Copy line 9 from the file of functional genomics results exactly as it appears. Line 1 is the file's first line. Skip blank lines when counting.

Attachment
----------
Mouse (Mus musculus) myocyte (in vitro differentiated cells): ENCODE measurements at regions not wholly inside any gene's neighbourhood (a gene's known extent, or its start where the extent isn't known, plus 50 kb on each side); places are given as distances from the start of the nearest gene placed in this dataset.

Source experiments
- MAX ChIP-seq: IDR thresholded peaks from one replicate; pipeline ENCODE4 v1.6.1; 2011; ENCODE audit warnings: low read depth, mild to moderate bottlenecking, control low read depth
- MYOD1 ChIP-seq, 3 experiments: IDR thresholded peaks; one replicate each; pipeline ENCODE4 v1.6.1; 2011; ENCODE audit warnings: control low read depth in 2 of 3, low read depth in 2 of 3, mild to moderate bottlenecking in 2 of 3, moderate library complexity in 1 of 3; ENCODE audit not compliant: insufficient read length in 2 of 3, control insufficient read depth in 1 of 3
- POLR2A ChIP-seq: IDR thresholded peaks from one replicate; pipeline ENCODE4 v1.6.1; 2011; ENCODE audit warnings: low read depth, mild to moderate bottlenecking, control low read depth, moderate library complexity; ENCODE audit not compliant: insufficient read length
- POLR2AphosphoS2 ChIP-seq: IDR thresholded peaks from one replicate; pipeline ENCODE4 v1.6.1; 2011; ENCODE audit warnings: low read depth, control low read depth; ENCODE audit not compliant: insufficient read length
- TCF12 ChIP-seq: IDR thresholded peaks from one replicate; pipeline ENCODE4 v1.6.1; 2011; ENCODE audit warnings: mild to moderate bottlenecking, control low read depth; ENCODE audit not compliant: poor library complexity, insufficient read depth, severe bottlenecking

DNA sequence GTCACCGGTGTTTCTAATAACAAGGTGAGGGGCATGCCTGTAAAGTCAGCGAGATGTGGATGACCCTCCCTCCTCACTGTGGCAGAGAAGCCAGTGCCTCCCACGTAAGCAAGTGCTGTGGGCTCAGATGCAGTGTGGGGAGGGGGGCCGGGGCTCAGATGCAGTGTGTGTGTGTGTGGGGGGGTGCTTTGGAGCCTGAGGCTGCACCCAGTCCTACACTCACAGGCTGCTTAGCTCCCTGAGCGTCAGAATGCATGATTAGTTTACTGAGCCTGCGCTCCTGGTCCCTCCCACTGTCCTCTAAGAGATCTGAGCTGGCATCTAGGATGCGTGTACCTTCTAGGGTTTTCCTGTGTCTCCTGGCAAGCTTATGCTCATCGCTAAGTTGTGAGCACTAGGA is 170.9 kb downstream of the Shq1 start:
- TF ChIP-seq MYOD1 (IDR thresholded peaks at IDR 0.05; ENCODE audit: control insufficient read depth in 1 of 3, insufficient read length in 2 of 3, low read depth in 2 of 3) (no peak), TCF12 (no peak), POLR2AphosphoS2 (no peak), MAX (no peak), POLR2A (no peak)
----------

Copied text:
- TF ChIP-seq MYOD1 (IDR thresholded peaks at IDR 0.05; ENCODE audit: control insufficient read depth in 1 of 3, insufficient read length in 2 of 3, low read depth in 2 of 3) (no peak), TCF12 (no peak), POLR2AphosphoS2 (no peak), MAX (no peak), POLR2A (no peak)